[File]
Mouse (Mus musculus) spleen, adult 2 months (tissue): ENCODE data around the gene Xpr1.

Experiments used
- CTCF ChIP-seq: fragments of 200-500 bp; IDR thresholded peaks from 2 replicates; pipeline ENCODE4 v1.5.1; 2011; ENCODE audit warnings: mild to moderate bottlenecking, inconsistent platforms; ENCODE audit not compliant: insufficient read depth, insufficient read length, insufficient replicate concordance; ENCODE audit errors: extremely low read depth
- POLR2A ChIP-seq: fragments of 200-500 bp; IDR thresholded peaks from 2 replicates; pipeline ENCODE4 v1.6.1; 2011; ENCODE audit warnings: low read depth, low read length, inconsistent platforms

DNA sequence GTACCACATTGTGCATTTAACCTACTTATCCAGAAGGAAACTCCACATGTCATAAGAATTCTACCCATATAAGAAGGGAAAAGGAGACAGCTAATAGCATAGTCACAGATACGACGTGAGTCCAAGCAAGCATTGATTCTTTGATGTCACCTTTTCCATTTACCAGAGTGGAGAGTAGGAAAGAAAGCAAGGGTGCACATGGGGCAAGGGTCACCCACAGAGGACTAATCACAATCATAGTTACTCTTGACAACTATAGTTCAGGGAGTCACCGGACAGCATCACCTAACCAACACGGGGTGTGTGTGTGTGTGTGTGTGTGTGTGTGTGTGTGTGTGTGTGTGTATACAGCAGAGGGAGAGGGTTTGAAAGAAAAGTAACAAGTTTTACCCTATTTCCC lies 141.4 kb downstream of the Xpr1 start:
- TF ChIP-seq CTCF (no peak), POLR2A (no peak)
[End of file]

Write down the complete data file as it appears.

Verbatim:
Mouse (Mus musculus) spleen, adult 2 months (tissue): ENCODE data around the gene Xpr1.

Experiments used
- CTCF ChIP-seq: fragments of 200-500 bp; IDR thresholded peaks from 2 replicates; pipeline ENCODE4 v1.5.1; 2011; ENCODE audit warnings: mild to moderate bottlenecking, inconsistent platforms; ENCODE audit not compliant: insufficient read depth, insufficient read length, insufficient replicate concordance; ENCODE audit errors: extremely low read depth
- POLR2A ChIP-seq: fragments of 200-500 bp; IDR thresholded peaks from 2 replicates; pipeline ENCODE4 v1.6.1; 2011; ENCODE audit warnings: low read depth, low read length, inconsistent platforms

DNA sequence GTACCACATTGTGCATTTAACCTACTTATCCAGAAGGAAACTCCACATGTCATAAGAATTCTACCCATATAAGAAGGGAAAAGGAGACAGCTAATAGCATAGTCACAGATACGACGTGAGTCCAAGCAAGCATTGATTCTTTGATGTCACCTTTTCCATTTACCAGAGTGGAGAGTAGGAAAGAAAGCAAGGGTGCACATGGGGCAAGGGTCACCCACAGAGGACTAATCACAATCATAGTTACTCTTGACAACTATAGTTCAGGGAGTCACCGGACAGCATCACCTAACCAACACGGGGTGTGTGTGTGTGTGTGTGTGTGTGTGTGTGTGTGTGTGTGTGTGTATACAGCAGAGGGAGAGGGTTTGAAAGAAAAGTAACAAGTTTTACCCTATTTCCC lies 141.4 kb downstream of the Xpr1 start:
- TF ChIP-seq CTCF (no peak), POLR2A (no peak)